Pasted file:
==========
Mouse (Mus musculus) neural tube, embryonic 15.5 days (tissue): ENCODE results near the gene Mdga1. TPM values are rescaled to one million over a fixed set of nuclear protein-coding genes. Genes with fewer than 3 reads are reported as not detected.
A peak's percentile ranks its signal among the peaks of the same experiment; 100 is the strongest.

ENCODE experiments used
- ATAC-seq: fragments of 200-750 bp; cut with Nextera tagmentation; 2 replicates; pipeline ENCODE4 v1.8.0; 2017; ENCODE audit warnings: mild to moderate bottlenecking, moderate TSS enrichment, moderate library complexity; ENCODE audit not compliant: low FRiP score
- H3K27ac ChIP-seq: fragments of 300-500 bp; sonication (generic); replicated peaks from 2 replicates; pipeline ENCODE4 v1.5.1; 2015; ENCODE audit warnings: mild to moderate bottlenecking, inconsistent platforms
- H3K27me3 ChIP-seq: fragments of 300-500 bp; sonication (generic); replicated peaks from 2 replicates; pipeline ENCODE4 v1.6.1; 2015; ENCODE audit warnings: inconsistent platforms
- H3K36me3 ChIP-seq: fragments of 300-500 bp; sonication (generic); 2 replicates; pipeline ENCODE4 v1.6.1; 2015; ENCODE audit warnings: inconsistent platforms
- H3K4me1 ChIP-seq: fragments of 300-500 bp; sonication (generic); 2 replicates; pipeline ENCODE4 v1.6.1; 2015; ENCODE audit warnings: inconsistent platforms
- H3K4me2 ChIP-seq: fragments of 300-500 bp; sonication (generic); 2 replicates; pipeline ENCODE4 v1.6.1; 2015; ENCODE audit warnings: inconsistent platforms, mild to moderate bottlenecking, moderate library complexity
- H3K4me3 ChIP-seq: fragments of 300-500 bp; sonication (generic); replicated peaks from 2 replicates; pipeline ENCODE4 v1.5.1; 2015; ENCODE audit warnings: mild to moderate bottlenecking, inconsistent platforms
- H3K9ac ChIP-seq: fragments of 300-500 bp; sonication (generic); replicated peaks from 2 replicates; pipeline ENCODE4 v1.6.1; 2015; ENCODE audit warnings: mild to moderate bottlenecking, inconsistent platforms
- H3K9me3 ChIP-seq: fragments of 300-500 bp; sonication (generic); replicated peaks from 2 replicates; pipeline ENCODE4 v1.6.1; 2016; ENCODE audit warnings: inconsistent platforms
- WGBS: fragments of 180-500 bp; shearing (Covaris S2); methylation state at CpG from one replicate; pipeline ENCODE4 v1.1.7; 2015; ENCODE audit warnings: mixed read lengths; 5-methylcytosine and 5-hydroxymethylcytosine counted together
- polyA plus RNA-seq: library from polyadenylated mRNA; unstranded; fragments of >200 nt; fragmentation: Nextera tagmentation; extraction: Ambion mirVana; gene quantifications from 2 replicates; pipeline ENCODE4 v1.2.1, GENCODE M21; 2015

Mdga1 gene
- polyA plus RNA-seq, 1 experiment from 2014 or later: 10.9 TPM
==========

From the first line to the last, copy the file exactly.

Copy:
Mouse (Mus musculus) neural tube, embryonic 15.5 days (tissue): ENCODE results near the gene Mdga1. TPM values are rescaled to one million over a fixed set of nuclear protein-coding genes. Genes with fewer than 3 reads are reported as not detected.
A peak's percentile ranks its signal among the peaks of the same experiment; 100 is the strongest.

ENCODE experiments used
- ATAC-seq: fragments of 200-750 bp; cut with Nextera tagmentation; 2 replicates; pipeline ENCODE4 v1.8.0; 2017; ENCODE audit warnings: mild to moderate bottlenecking, moderate TSS enrichment, moderate library complexity; ENCODE audit not compliant: low FRiP score
- H3K27ac ChIP-seq: fragments of 300-500 bp; sonication (generic); replicated peaks from 2 replicates; pipeline ENCODE4 v1.5.1; 2015; ENCODE audit warnings: mild to moderate bottlenecking, inconsistent platforms
- H3K27me3 ChIP-seq: fragments of 300-500 bp; sonication (generic); replicated peaks from 2 replicates; pipeline ENCODE4 v1.6.1; 2015; ENCODE audit warnings: inconsistent platforms
- H3K36me3 ChIP-seq: fragments of 300-500 bp; sonication (generic); 2 replicates; pipeline ENCODE4 v1.6.1; 2015; ENCODE audit warnings: inconsistent platforms
- H3K4me1 ChIP-seq: fragments of 300-500 bp; sonication (generic); 2 replicates; pipeline ENCODE4 v1.6.1; 2015; ENCODE audit warnings: inconsistent platforms
- H3K4me2 ChIP-seq: fragments of 300-500 bp; sonication (generic); 2 replicates; pipeline ENCODE4 v1.6.1; 2015; ENCODE audit warnings: inconsistent platforms, mild to moderate bottlenecking, moderate library complexity
- H3K4me3 ChIP-seq: fragments of 300-500 bp; sonication (generic); replicated peaks from 2 replicates; pipeline ENCODE4 v1.5.1; 2015; ENCODE audit warnings: mild to moderate bottlenecking, inconsistent platforms
- H3K9ac ChIP-seq: fragments of 300-500 bp; sonication (generic); replicated peaks from 2 replicates; pipeline ENCODE4 v1.6.1; 2015; ENCODE audit warnings: mild to moderate bottlenecking, inconsistent platforms
- H3K9me3 ChIP-seq: fragments of 300-500 bp; sonication (generic); replicated peaks from 2 replicates; pipeline ENCODE4 v1.6.1; 2016; ENCODE audit warnings: inconsistent platforms
- WGBS: fragments of 180-500 bp; shearing (Covaris S2); methylation state at CpG from one replicate; pipeline ENCODE4 v1.1.7; 2015; ENCODE audit warnings: mixed read lengths; 5-methylcytosine and 5-hydroxymethylcytosine counted together
- polyA plus RNA-seq: library from polyadenylated mRNA; unstranded; fragments of >200 nt; fragmentation: Nextera tagmentation; extraction: Ambion mirVana; gene quantifications from 2 replicates; pipeline ENCODE4 v1.2.1, GENCODE M21; 2015

Mdga1 gene
- polyA plus RNA-seq, 1 experiment from 2014 or later: 10.9 TPM